That’s a tough one! The one that’s probably closest to my heart is carpentry. It’s kind of a boring answer, but I grew up working with my grandfather’s tools in different kinds of workshops. Wood in some way has always been approachable. It’s always been something I’ve felt comfortable working with and has a low bar for entry in terms of picking it up oneself.
I think as I’ve kind of grown and understood the sustainability implications of it, it’s become more and more interesting. India has an incredible, incredible tradition and there are people i’ve been really fortunate to work with, the different workshops and individuals – it’s just been really enjoyable as well.
What do your weekends look like?
Usually they’re often filled with work to be honest. We’re doing a couple of projects in Alibaug so I’m often back and forth to sites there. Specially on the weekends its quite often the time when clients are free from their offices. I have a meeting this Sunday and I’m going to be working from home this Saturday. I try to take breaks as and when I can. Having your own practice is a lot of responsibility but at the same time you can kind of schedule things to fit in between and certainly work hard to make time for family, friends etc.
How do you unwind after a long day of work?
My wife Erica and I always enjoy watching movies with the kids or just hanging out, catching up on the day. I coach basketball as well, so I enjoy watching it too. I coach the Varsity Boys Team of the American School of Bombay since the last 8 or 9 years – it’s a great way to relieve some stress and get some exercise.
An interesting experience about your work travels
What we try and do is take inspiration. There’s such a rich culture not just here, but we’re also doing projects in Zanzibar as well and have worked in other parts of the country, other parts of the world as well. We take as much inspiration from these places as we can.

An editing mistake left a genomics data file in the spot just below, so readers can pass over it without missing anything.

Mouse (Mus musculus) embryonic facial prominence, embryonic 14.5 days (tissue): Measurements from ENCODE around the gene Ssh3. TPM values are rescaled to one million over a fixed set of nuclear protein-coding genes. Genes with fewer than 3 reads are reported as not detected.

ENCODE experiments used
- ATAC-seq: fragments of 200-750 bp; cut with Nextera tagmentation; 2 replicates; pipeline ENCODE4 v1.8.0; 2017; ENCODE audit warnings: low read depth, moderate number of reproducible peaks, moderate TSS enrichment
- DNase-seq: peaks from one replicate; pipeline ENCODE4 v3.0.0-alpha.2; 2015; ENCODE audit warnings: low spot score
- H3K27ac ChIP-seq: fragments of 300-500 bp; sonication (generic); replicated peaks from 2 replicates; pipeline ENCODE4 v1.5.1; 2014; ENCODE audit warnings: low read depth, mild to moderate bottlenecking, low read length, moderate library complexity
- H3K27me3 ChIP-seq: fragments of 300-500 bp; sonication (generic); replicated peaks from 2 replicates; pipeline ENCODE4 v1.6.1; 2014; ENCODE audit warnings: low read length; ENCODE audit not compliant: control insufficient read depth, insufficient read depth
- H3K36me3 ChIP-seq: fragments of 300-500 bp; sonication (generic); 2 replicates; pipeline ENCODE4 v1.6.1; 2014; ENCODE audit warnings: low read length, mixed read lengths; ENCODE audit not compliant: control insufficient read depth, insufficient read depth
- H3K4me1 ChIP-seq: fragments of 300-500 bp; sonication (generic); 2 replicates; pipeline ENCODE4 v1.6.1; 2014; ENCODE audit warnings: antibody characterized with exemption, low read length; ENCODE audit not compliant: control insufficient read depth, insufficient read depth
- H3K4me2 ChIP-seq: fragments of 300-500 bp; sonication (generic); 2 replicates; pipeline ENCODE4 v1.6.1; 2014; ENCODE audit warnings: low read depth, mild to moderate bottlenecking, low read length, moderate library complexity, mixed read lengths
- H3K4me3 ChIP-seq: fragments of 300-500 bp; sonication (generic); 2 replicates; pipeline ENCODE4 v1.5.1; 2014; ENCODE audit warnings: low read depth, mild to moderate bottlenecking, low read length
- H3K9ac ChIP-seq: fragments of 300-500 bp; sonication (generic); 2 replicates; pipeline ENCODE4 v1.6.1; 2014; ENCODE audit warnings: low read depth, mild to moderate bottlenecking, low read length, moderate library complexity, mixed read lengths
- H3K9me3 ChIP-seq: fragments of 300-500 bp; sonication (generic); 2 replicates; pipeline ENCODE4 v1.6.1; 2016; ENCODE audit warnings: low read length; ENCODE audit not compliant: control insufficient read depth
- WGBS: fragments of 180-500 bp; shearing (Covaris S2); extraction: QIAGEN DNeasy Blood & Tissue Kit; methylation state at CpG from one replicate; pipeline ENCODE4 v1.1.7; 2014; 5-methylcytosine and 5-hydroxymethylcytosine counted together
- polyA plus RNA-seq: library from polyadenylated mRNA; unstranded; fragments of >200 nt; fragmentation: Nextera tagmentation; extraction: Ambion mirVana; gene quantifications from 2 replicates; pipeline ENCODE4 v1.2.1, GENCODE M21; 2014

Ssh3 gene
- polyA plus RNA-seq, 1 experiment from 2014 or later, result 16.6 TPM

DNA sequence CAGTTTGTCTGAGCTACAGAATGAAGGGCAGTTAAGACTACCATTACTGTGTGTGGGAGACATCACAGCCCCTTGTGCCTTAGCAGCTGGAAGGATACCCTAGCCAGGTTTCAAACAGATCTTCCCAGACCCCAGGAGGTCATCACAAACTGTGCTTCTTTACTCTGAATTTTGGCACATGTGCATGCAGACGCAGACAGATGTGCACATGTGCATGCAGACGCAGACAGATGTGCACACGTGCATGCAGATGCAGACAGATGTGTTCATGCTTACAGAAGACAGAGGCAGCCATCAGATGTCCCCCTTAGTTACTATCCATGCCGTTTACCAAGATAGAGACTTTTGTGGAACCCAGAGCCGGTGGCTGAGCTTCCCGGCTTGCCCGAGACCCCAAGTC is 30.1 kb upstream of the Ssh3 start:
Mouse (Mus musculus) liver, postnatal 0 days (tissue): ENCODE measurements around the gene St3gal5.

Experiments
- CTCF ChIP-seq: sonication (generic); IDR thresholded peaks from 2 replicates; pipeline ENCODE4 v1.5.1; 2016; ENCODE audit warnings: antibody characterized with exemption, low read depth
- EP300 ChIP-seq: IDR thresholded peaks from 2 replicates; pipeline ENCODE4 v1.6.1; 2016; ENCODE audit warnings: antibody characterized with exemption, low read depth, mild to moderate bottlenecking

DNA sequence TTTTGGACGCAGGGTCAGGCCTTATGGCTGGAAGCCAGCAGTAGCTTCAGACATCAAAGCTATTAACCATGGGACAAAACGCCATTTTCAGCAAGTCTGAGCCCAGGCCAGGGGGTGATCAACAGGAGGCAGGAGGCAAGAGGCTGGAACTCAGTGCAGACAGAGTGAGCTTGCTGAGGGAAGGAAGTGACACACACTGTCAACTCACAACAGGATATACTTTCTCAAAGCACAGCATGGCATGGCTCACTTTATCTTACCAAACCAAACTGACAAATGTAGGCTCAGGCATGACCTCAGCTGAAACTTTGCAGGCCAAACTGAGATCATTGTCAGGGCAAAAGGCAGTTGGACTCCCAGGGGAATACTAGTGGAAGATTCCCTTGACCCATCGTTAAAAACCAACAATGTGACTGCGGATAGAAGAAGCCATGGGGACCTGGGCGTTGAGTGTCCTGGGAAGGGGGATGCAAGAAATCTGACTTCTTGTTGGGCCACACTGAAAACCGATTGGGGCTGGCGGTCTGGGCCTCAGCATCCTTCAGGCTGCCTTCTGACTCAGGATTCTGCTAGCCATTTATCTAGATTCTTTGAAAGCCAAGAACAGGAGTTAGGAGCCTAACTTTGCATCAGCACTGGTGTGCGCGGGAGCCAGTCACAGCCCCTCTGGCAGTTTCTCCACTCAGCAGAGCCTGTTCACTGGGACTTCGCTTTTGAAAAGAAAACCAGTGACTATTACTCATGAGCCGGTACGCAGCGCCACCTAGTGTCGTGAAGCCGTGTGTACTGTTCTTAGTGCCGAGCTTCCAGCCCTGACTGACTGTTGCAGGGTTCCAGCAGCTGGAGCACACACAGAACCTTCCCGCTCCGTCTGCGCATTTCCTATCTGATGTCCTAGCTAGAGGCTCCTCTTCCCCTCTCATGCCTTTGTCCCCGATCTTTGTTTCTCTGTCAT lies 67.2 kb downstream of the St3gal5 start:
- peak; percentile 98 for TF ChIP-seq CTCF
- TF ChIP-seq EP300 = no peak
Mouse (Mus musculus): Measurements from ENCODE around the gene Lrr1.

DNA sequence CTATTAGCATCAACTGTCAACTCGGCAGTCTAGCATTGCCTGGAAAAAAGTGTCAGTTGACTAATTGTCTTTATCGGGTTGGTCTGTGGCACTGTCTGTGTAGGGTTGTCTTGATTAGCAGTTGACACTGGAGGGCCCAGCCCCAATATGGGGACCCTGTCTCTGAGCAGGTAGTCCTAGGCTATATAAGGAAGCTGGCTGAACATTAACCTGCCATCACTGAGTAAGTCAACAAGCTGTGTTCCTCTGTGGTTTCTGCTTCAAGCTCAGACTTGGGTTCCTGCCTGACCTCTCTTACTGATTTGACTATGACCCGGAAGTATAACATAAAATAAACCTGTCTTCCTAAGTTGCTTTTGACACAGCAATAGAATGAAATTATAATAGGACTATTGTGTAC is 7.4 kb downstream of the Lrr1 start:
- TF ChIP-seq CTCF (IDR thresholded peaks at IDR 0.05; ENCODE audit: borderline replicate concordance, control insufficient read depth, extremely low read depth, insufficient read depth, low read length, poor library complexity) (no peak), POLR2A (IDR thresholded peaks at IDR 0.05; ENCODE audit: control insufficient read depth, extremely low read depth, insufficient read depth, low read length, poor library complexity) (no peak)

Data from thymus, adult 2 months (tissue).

Recently we created, what I hope becomes a family, is an oil diffuser that was inspired by the way that lime is produced in Zanzibar and here in India. It is called the Chulha, and basically, we’ve used it by taking the traditional form of a part of the process of making lime, and then made the object itself out of lime and crushed terracotta/brick. So, what we try and do as we’re moving around whether its locally in Mumbai or other parts of the country or world, is to really keep our eyes open and be curious about things – I think that’s a really important part of design, curiosity. And to take that inspiration and fold it into things that we make.
Favorite food or restaurant here
I certainly broadened my horizons after moving here! I think at the moment it’s the Pizza at Americano Restaurant. Anything on their menu! We love going there, it’s sort of become our family place. I love what they’ve created on their menu and just the place in general.
What are you currently working on?
We’re about to release a collection of handles that I’m really excited about. We have about 3 different families of different handles and knobs for architectural hardware.